Arts & Culture » Arts Stories & Interviews

'Superimpose' at Twelve21 Gallery

Weston Jandacka, Victor Perez and Brian Phillips survey the intersection of domesticity and disturbance

by

comment

The best group shows are not explicitly themed, but merely by juxtaposing the work of two or more artists, expose a parallel or create something new from the dialogue between works. Superimpose, opening Friday at Twelve21 Gallery, gathers work by three artists that explores the notion of juxtaposition itself.

Seattle's Weston Jandacka, Gainesville's Victor Perez and Orlando's Brian Phillips all show paintings in a fairly traditional figurative style, though poppy and graphic. The conceptual work takes place in your head, as you make the connection between disparate items or apprehend the ironic gap between image and title.

Perez's superflat acrylics smash together conflicting elements with a jokey force – a long skinny red balloon twisted through the empty eye sockets of a skull, a condom skinned down over a cactus. In the better pieces, the contradiction isn't just a visual pun, but also a pithy expression of emotion – a painting titled "Conquest" (right), an astronaut whose helmet is being stove in by the leg of an ornate red couch, is as potent an illustration of the fear that domesticity will strangle one's freedom as I've seen in a while.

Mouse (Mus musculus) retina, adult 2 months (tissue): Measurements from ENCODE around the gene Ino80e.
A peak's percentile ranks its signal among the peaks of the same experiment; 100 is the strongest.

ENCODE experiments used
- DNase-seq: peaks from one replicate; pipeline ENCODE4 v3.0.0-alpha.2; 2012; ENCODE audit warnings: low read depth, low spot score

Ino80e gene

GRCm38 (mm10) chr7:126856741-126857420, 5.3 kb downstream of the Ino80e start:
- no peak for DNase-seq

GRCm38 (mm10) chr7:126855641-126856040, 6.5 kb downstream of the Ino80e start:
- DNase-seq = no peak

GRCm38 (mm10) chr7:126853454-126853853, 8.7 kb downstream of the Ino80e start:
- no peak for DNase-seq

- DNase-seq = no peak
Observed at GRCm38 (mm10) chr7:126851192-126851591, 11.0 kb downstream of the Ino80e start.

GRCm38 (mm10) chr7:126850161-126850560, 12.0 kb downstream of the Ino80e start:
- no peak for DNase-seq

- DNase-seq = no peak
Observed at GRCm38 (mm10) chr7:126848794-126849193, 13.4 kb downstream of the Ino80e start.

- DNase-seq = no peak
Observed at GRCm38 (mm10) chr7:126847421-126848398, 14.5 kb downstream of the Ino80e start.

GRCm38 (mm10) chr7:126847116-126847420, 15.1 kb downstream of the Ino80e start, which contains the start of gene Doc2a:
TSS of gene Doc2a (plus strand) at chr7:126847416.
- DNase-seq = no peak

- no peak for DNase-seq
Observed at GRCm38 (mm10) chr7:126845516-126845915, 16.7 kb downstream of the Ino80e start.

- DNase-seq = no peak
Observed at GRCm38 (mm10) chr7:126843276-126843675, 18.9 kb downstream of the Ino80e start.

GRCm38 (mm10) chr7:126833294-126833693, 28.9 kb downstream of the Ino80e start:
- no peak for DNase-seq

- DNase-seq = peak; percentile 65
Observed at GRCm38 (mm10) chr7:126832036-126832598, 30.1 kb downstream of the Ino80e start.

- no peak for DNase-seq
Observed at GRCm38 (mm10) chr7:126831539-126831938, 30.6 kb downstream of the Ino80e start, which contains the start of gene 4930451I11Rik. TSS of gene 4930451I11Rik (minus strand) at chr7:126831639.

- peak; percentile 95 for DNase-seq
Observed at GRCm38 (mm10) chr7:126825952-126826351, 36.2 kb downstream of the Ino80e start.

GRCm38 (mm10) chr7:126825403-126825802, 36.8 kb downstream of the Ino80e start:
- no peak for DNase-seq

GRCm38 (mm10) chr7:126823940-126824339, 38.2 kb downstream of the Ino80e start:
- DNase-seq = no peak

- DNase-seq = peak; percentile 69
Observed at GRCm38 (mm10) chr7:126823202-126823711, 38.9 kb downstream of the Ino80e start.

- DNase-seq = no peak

Phillips' small oils also survey the intersection between domesticity and disturbance, perhaps somewhat more literally, in images of burning houses ("Under the Illusion of Exploration Learning What Should Simply Be Recognized," below) and a series of fiery-haloed eclipses.

Jandacka uses a masking technique to transpose cutout lettering over his landscape, superimposing the commentary over the very image – or forcing his imagery into the mold of his sardonic titles: "It's to Die For" (oil on wood) subverts the implied fabulosity of that phrase with the blunt force of a firing gun.

It's not all death and destruction, though; even the darkest ironies and most bitter puns show a lightness – a grin at the abyss rather than a falling tear. Superimpose, while not exactly lighthearted, is a fun show, a blithe, zero-fucks-given shrug at the doomsayers.

SUPERIMPOSE

opens 7 p.m. Friday, Feb. 1
Twelve21 Gallery
1221 N. Orange Ave.
407- 982-4357
twelve21gallery.com
free

We welcome readers to submit letters regarding articles and content in Orlando Weekly. Letters should be a minimum of 150 words, refer to content that has appeared on Orlando Weekly, and must include the writer's full name, address, and phone number for verification purposes. No attachments will be considered. Writers of letters selected for publication will be notified via email. Letters may be edited and shortened for space.

Email us at feedback@orlandoweekly.com.

Orlando Weekly works for you, and your support is essential.

Our small but mighty local team works tirelessly to bring you high-quality, uncensored news and cultural coverage of Central Florida.

Unlike many newspapers, ours is free – and we'd like to keep it that way, because we believe, now more than ever, everyone deserves access to accurate, independent coverage of their community.

Whether it's a one-time acknowledgement of this article or an ongoing pledge, your support helps keep Orlando’s true free press free.